We sailed on Disney Fantasy April 6-13 with three generations of family ranging from ages 4 to 77 (our kids are 4 and 5). This was our first Disney cruise although our family has cruised on other lines.
Generally expectations were met and some surpassed. Disney knows how to make kids happy. Very happy. And keep adults relatively satisfied as well. Service was impeccable. The ship particularly succeeds in its creative details and loads of activities. Complaints are what you would expect of any mass market cruise or amusement park. Yes, there are crowds, the food is average, and there's the near constant upselling. But none of those overly detracted from the experience.
Ship. The Fantasy is a large ship, attractive and well-maintained. The pool deck and buffet (Cabana's) are rather crowded, especially on days at sea. The main pools are small and the area around them tight. Same with the adults pool. There is a good portion of the deck reserved for adults but it's towards the bow and can be quite windy. I especially liked the feel of the Currents bar in the adults area with a nice view of the ship and sea. The Aqua Duck slide is fun but with a 30-45 minute wait a time investment. The atrium and interior areas are highlighted by clever and ever-changing digital art. Other than around meal times most of the ship's interior space is not too crowded. As a runner, I appreciated the .4 mile track on Deck 4, by far the best I've seen on a ship. We particularly liked the bar area in the evenings, especially the Irish pub. Bars are concentrated in a single part of the ship. Again, Disney plays to adults too. As for the ship's size, we definitely noticed it. There's a certain anonymity and impersonality that comes with never seeing the same people twice.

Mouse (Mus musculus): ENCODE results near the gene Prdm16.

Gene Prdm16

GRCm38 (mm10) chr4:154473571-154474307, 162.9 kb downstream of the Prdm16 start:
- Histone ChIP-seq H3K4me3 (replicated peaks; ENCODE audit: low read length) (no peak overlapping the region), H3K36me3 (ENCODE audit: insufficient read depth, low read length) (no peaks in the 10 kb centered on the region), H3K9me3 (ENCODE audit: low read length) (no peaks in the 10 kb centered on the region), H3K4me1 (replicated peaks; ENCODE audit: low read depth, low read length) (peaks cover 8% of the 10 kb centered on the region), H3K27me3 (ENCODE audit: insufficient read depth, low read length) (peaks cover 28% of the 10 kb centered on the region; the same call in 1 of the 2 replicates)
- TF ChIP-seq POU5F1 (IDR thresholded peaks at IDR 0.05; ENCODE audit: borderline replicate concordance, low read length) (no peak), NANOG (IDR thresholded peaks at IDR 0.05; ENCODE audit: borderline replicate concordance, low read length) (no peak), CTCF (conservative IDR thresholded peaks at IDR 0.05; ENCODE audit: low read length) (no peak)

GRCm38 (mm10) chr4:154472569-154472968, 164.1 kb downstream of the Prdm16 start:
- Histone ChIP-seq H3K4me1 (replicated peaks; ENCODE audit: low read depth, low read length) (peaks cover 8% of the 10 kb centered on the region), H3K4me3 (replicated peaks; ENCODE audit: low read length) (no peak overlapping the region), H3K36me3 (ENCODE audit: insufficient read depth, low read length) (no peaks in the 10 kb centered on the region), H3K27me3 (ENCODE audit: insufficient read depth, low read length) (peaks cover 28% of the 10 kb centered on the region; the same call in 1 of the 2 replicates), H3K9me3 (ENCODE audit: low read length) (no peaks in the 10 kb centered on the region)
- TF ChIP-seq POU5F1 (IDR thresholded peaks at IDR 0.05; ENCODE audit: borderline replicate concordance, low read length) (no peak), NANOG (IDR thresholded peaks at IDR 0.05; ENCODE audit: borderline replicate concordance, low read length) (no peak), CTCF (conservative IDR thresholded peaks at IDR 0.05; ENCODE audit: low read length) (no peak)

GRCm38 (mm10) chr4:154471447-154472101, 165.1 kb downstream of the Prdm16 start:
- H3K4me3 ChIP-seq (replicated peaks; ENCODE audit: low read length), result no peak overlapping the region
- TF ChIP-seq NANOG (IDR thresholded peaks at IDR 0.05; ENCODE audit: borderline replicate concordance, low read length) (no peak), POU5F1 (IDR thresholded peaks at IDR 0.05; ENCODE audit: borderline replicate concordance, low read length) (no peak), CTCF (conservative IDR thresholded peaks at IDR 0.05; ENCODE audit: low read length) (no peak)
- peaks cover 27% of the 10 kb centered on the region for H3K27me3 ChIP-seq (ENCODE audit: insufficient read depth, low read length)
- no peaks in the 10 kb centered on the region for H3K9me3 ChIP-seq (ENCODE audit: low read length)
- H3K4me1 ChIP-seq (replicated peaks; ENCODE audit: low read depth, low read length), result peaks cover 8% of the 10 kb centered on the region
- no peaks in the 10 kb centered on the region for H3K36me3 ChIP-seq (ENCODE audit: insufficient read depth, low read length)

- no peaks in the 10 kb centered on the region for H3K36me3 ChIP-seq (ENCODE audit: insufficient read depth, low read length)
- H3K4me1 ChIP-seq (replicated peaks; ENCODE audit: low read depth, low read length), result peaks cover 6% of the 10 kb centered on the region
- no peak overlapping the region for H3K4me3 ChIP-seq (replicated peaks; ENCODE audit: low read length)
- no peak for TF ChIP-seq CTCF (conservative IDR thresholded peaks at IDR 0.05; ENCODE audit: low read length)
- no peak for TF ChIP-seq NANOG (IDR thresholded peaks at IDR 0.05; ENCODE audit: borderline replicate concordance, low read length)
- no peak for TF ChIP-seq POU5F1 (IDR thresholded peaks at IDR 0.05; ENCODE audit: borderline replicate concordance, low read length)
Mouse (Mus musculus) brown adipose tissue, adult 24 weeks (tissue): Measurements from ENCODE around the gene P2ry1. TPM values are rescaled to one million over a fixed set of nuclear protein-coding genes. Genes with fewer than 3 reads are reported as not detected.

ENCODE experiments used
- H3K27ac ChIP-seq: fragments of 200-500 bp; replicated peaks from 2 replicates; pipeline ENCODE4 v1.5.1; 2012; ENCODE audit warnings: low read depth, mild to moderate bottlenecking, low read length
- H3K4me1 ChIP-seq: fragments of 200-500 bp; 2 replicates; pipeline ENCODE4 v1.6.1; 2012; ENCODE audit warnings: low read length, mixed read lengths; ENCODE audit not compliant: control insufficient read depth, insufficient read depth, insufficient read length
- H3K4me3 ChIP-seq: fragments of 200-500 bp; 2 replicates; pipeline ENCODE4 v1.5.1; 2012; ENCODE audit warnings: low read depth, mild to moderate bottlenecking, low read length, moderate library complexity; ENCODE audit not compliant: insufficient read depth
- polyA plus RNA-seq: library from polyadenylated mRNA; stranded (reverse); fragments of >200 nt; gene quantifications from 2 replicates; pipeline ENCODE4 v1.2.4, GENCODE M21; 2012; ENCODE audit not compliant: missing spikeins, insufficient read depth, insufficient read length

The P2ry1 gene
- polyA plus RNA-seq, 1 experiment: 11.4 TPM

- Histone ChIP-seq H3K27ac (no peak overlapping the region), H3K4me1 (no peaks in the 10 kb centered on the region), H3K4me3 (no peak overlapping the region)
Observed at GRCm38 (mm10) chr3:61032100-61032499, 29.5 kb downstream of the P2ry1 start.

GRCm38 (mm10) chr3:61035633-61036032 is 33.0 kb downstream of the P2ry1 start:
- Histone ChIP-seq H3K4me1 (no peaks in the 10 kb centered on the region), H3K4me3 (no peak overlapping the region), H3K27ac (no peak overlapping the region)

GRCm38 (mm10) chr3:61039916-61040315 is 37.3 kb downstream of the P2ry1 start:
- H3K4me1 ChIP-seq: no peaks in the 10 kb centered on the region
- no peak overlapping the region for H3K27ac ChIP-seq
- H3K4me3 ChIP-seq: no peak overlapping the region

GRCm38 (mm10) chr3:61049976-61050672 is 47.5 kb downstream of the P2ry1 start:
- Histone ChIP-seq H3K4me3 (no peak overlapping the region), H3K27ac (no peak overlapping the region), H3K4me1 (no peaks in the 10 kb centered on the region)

Room. We were in 6150, a deluxe oceanview with verandah. Because our family had 4 rooms next to each other, the balconies were opened up and combined. Rooms are small but very well-designed. By day they sport a couch and coffee table. At night they are magically transformed into a kids' room with bunk beds and a curtain. The dual bathrooms were novel and useful. Oh, and the towel animals! Each night brought a different creature. Again, Disney has thought of a lot of nice touches.
Food. Dining was about what we expected. Main dining room food was average. Surprisingly I thought the seafood dishes were generally better than the meat ones, which were often tough and flavorless. We mostly had breakfasts and lunches at Cabana's, which was fairly uninspiring and chaotic. One bright spot was the unlimited shrimp and crab at lunch. The food by the pool - both selection and quality - was quite poor. It would be nice if overall there were more adventurous options and different cuisines. Food is clearly not Disney's priority. That being said, we had quite good meals at Remy and Palo. Sure, they were splurges but we thought both exceeded expectations and were highlights of the cruise. P.S. The Mickey bars are really good with a nice dark chocolate shell.
Service. Wow, the service. If only Disney could train the world. From our stateroom attendant to waiters to staff all over the ship, Disney knows how to make everyone feel special. At one breakfast, the waitress cut our kids' food and wiped their mouths. That itself may be worth the price of admission. And the front desk recovered our 4 year old's lost stuffed Pua all of three times (sadly it met its demise when lost the fourth). The service at Remy and Palo was so attentive as to almost be overwhelming.